Every New Year, I look forward to seeing this list. I love seeing this since small, incremental improvements that are norm rarely make the news, but unrepresentative catastrophes gobble up the headlines. FutureCrunch put together a list of 99 positive stories that they see as representing human progress but that don’t get much publicity. They categorize these stories into six categories:

  • Human Rights
  • Conservation
  • Global Health
  • Decarbonization
  • Development
  • Animals

These stories all focus on global progress that occurred in the year 2022. Gradual, small improvements aren’t new: here are the FutureCrunch lists of 99 good stories from 2021, 2020, and…you get the point. Every year there are setbacks, but the incremental gains are the main trend. For my students, do some added research on some of these 99 stories of 2022 that interest you.  


  1. Identify 6 changes that surprised you and explain why you found the new information surprising.  Bonus points for exploring a story from each of the listed categories.  Label them A-F.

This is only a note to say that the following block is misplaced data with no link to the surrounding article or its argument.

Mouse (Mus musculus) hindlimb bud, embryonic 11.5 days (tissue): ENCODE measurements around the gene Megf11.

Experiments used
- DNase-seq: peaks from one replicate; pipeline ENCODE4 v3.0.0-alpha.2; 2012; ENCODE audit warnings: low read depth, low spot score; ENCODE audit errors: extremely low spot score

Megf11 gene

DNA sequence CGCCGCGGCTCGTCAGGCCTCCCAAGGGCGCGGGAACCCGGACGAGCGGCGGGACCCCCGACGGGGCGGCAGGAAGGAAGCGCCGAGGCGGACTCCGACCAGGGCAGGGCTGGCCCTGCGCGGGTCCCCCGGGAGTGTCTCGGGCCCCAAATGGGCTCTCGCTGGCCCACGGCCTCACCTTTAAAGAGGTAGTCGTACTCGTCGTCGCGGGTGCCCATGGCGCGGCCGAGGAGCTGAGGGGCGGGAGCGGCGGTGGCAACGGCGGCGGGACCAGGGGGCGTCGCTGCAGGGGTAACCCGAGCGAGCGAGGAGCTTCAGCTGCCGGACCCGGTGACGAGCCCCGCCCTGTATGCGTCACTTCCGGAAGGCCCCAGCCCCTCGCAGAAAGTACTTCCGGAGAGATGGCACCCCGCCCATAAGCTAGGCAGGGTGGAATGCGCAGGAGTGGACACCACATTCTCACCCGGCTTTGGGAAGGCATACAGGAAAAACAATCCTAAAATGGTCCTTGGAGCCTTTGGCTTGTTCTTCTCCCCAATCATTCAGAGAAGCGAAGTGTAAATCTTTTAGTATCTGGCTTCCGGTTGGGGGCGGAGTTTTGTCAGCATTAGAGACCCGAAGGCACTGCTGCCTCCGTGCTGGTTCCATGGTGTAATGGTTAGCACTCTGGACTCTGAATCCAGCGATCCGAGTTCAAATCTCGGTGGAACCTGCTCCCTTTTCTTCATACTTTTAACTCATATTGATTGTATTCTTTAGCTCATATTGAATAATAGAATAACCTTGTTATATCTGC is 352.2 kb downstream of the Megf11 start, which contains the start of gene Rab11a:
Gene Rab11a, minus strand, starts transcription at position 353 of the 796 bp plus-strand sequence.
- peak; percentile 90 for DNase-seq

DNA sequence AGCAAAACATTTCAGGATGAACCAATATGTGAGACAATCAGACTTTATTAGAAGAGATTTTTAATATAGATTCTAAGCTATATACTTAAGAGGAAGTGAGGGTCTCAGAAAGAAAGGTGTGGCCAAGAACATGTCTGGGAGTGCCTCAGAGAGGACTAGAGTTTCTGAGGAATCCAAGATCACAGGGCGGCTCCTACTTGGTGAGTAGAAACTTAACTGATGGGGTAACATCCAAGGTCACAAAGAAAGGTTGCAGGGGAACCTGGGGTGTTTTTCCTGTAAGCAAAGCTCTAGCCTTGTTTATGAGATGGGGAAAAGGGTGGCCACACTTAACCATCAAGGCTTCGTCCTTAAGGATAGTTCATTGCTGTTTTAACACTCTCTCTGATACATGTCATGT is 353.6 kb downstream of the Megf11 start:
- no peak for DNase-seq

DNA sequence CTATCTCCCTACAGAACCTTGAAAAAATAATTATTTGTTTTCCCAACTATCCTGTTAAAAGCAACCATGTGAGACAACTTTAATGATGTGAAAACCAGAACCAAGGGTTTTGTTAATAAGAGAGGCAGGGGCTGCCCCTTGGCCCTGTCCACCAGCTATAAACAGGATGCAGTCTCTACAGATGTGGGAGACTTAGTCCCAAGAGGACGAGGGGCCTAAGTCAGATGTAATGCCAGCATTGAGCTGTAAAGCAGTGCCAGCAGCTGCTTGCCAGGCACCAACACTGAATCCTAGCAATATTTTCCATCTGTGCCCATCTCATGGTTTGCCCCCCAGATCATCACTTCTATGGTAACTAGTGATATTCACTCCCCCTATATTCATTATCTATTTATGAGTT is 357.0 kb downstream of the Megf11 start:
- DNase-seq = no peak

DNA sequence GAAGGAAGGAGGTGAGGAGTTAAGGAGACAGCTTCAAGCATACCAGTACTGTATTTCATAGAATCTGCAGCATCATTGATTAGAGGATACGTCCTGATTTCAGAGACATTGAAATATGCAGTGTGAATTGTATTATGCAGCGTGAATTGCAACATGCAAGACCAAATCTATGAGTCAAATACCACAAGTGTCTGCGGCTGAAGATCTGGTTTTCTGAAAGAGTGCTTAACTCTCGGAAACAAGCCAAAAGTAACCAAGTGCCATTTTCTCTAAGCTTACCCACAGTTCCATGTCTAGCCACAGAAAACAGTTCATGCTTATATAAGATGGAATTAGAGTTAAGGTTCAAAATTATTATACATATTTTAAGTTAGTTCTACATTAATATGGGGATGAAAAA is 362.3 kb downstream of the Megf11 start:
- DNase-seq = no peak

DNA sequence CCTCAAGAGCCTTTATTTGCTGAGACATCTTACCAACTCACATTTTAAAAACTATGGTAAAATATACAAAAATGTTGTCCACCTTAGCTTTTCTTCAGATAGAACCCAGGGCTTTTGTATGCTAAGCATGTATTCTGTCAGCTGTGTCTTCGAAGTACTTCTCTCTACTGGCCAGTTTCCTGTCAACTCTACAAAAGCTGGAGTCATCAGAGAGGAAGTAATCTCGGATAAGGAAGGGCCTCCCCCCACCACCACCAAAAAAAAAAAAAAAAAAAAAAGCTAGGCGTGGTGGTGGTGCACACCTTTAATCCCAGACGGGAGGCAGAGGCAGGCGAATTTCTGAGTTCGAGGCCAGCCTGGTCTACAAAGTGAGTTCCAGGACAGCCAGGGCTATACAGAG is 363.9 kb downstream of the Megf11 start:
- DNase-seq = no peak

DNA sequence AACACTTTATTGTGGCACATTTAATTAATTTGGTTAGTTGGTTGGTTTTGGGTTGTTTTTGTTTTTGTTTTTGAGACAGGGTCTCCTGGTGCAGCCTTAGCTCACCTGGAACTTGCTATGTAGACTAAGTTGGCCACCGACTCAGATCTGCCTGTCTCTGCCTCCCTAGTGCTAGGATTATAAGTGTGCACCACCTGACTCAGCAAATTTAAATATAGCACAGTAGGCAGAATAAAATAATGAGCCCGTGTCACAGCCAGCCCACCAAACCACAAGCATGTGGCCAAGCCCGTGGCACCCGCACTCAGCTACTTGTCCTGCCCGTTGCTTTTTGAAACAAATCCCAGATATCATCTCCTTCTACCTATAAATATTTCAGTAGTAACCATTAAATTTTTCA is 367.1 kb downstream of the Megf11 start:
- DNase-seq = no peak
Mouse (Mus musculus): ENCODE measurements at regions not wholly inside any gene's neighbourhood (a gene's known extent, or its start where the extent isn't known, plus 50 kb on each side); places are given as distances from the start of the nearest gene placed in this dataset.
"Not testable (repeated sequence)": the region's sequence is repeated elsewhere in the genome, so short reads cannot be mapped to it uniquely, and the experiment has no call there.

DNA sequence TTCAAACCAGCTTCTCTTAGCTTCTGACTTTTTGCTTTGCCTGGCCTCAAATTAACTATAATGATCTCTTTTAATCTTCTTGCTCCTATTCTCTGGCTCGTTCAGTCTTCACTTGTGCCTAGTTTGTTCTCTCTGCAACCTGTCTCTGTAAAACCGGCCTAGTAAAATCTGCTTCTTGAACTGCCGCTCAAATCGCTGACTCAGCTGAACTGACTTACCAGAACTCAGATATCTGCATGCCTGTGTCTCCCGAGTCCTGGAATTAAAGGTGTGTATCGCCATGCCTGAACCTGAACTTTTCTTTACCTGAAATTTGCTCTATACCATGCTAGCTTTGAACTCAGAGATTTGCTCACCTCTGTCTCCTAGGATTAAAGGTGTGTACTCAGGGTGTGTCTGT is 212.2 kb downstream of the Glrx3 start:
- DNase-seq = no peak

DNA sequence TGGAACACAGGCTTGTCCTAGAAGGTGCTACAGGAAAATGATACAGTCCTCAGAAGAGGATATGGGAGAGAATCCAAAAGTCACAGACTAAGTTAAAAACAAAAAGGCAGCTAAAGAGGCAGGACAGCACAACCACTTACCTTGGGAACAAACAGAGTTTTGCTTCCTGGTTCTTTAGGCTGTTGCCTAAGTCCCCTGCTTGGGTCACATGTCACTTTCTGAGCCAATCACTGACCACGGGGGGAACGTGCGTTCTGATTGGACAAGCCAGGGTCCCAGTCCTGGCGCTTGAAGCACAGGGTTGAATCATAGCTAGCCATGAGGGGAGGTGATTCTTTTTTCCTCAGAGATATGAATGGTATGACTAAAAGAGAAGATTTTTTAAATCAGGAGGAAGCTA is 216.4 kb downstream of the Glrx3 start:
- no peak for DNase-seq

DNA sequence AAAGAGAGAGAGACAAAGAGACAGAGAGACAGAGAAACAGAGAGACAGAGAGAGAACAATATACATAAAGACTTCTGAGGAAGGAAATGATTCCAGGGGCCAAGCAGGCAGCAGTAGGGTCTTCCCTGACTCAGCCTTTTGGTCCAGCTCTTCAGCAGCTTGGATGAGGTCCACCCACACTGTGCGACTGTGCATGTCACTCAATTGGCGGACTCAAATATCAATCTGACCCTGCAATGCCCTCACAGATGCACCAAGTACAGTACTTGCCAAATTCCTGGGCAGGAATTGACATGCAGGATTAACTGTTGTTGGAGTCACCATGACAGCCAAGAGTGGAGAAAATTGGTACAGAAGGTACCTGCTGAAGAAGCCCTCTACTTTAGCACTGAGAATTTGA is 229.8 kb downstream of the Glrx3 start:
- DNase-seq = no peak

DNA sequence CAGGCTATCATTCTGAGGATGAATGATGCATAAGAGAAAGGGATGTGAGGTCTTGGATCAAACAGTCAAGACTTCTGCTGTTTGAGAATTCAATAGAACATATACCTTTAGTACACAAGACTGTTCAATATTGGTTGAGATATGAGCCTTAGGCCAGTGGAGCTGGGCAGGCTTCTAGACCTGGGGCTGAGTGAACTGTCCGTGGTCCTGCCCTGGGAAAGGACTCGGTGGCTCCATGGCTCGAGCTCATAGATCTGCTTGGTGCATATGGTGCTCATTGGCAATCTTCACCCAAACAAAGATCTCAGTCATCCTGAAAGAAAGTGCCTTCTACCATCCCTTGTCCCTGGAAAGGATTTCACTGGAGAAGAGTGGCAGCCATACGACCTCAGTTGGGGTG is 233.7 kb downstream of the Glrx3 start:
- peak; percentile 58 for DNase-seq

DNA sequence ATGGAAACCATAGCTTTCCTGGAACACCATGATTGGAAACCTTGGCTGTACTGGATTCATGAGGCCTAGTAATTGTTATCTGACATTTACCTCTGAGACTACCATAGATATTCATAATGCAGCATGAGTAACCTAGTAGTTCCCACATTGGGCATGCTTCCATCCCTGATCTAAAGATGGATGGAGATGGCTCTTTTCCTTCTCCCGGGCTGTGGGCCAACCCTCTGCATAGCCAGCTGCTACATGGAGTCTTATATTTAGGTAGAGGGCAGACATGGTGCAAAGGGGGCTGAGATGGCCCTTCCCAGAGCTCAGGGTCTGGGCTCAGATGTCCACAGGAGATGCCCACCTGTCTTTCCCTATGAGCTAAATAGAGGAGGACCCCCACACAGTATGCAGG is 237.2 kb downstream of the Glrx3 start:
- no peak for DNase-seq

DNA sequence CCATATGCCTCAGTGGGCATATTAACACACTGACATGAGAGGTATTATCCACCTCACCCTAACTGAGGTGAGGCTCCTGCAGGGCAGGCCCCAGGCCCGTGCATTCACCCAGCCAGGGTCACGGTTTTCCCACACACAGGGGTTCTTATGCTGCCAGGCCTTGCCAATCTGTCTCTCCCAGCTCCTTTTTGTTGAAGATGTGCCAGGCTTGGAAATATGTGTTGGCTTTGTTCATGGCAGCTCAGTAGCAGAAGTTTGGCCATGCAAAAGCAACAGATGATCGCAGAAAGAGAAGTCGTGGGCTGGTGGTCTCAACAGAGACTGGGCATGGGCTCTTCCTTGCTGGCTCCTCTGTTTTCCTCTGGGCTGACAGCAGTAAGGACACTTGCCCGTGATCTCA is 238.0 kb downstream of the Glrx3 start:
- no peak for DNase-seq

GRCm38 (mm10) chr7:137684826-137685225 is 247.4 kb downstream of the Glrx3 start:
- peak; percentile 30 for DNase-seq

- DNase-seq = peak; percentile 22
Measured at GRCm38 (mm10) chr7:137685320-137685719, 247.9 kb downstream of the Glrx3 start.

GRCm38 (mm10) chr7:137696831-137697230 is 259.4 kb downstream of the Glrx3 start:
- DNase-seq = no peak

2. How do these stories impact your perspective or worldview?

Post-script: While preparing this post about an article on the positive, surprising news, unsurprisingly, I stumbled upon its exact opposite, a New Year’s Day. 

We are filled with negativity in social media that is often intended to exacerbate partisan divides and stoke animosity.  This is nothing new, but at the start of a New Year, a symbolic chance for rebirth, seeing 60 minutes interview Paul Ehrlich was disheartening for me (he’s both a long-discredited doomsday prophet but also a Stanford ecologist that the media loves since his message taps into our primal, existential fears that drives engagement).   

Ehrlich’s interview is from 3:00 to 5:00 in the above clip.

This article from Human Progress is an excellent, quick rebuttal to the positions advanced by Ehrlich in the interview.  Over 50 years of horrendous predictions that shows that his environmentalism prioritizes alarmism and activism over data and intellectual integrity.  Saying that the world is getting better (as I did in my TEDx talk) isn’t just optimism, it’s a recognition of reality.  Sure, there are real, profound problems, but that doesn’t negate the progress that has been made.  We need more incremental progress in the new year and should keep pushing for progress every year for the rest of our lives.